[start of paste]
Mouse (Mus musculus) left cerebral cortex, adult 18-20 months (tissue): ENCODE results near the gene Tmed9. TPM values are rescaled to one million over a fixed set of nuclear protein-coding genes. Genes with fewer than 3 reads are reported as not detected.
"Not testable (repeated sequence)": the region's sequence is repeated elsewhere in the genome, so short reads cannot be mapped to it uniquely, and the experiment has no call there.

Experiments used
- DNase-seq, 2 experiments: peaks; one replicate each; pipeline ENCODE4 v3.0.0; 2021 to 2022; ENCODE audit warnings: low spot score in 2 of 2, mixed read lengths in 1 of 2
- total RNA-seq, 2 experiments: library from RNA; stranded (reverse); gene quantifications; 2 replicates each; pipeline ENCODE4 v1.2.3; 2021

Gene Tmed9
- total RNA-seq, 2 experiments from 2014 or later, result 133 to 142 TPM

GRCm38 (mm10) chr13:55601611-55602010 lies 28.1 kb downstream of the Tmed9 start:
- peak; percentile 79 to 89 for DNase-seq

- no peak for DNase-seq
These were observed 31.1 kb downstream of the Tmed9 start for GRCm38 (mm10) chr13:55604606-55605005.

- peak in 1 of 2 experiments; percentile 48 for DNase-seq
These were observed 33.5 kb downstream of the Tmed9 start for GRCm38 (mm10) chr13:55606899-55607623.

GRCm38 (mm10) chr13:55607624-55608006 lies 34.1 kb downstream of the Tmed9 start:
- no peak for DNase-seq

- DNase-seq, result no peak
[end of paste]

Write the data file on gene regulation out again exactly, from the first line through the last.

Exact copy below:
Mouse (Mus musculus) left cerebral cortex, adult 18-20 months (tissue): ENCODE results near the gene Tmed9. TPM values are rescaled to one million over a fixed set of nuclear protein-coding genes. Genes with fewer than 3 reads are reported as not detected.
"Not testable (repeated sequence)": the region's sequence is repeated elsewhere in the genome, so short reads cannot be mapped to it uniquely, and the experiment has no call there.

Experiments used
- DNase-seq, 2 experiments: peaks; one replicate each; pipeline ENCODE4 v3.0.0; 2021 to 2022; ENCODE audit warnings: low spot score in 2 of 2, mixed read lengths in 1 of 2
- total RNA-seq, 2 experiments: library from RNA; stranded (reverse); gene quantifications; 2 replicates each; pipeline ENCODE4 v1.2.3; 2021

Gene Tmed9
- total RNA-seq, 2 experiments from 2014 or later, result 133 to 142 TPM

GRCm38 (mm10) chr13:55601611-55602010 lies 28.1 kb downstream of the Tmed9 start:
- peak; percentile 79 to 89 for DNase-seq

- no peak for DNase-seq
These were observed 31.1 kb downstream of the Tmed9 start for GRCm38 (mm10) chr13:55604606-55605005.

- peak in 1 of 2 experiments; percentile 48 for DNase-seq
These were observed 33.5 kb downstream of the Tmed9 start for GRCm38 (mm10) chr13:55606899-55607623.

GRCm38 (mm10) chr13:55607624-55608006 lies 34.1 kb downstream of the Tmed9 start:
- no peak for DNase-seq

- DNase-seq, result no peak